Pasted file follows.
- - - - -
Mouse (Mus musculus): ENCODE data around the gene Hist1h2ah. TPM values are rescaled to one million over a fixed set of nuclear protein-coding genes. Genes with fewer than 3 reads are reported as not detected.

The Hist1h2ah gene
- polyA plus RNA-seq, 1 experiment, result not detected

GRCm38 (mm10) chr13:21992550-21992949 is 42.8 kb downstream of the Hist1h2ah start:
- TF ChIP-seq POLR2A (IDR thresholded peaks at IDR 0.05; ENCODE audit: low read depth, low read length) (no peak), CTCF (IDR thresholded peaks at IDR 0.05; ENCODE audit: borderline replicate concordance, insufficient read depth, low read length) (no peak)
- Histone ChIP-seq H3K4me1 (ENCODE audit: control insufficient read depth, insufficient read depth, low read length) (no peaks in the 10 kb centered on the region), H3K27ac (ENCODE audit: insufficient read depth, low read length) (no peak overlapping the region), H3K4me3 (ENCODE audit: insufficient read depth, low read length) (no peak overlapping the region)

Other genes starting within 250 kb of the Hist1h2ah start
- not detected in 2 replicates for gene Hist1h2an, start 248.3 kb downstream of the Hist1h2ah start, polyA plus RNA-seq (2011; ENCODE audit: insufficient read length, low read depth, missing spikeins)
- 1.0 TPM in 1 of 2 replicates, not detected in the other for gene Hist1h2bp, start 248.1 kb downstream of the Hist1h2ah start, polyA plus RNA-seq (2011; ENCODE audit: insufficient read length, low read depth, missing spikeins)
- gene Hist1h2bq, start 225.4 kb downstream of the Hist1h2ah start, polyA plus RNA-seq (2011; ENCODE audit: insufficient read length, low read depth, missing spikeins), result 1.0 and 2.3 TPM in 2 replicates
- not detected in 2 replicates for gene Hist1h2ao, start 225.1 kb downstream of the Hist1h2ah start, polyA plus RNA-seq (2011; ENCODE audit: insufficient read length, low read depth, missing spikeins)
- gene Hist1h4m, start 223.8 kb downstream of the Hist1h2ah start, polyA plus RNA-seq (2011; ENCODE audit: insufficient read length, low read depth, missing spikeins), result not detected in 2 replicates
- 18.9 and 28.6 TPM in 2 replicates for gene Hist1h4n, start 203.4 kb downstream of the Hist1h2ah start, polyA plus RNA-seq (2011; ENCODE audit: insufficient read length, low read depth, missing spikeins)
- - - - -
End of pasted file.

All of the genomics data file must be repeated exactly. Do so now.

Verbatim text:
Mouse (Mus musculus): ENCODE data around the gene Hist1h2ah. TPM values are rescaled to one million over a fixed set of nuclear protein-coding genes. Genes with fewer than 3 reads are reported as not detected.

The Hist1h2ah gene
- polyA plus RNA-seq, 1 experiment, result not detected

GRCm38 (mm10) chr13:21992550-21992949 is 42.8 kb downstream of the Hist1h2ah start:
- TF ChIP-seq POLR2A (IDR thresholded peaks at IDR 0.05; ENCODE audit: low read depth, low read length) (no peak), CTCF (IDR thresholded peaks at IDR 0.05; ENCODE audit: borderline replicate concordance, insufficient read depth, low read length) (no peak)
- Histone ChIP-seq H3K4me1 (ENCODE audit: control insufficient read depth, insufficient read depth, low read length) (no peaks in the 10 kb centered on the region), H3K27ac (ENCODE audit: insufficient read depth, low read length) (no peak overlapping the region), H3K4me3 (ENCODE audit: insufficient read depth, low read length) (no peak overlapping the region)

Other genes starting within 250 kb of the Hist1h2ah start
- not detected in 2 replicates for gene Hist1h2an, start 248.3 kb downstream of the Hist1h2ah start, polyA plus RNA-seq (2011; ENCODE audit: insufficient read length, low read depth, missing spikeins)
- 1.0 TPM in 1 of 2 replicates, not detected in the other for gene Hist1h2bp, start 248.1 kb downstream of the Hist1h2ah start, polyA plus RNA-seq (2011; ENCODE audit: insufficient read length, low read depth, missing spikeins)
- gene Hist1h2bq, start 225.4 kb downstream of the Hist1h2ah start, polyA plus RNA-seq (2011; ENCODE audit: insufficient read length, low read depth, missing spikeins), result 1.0 and 2.3 TPM in 2 replicates
- not detected in 2 replicates for gene Hist1h2ao, start 225.1 kb downstream of the Hist1h2ah start, polyA plus RNA-seq (2011; ENCODE audit: insufficient read length, low read depth, missing spikeins)
- gene Hist1h4m, start 223.8 kb downstream of the Hist1h2ah start, polyA plus RNA-seq (2011; ENCODE audit: insufficient read length, low read depth, missing spikeins), result not detected in 2 replicates
- 18.9 and 28.6 TPM in 2 replicates for gene Hist1h4n, start 203.4 kb downstream of the Hist1h2ah start, polyA plus RNA-seq (2011; ENCODE audit: insufficient read length, low read depth, missing spikeins)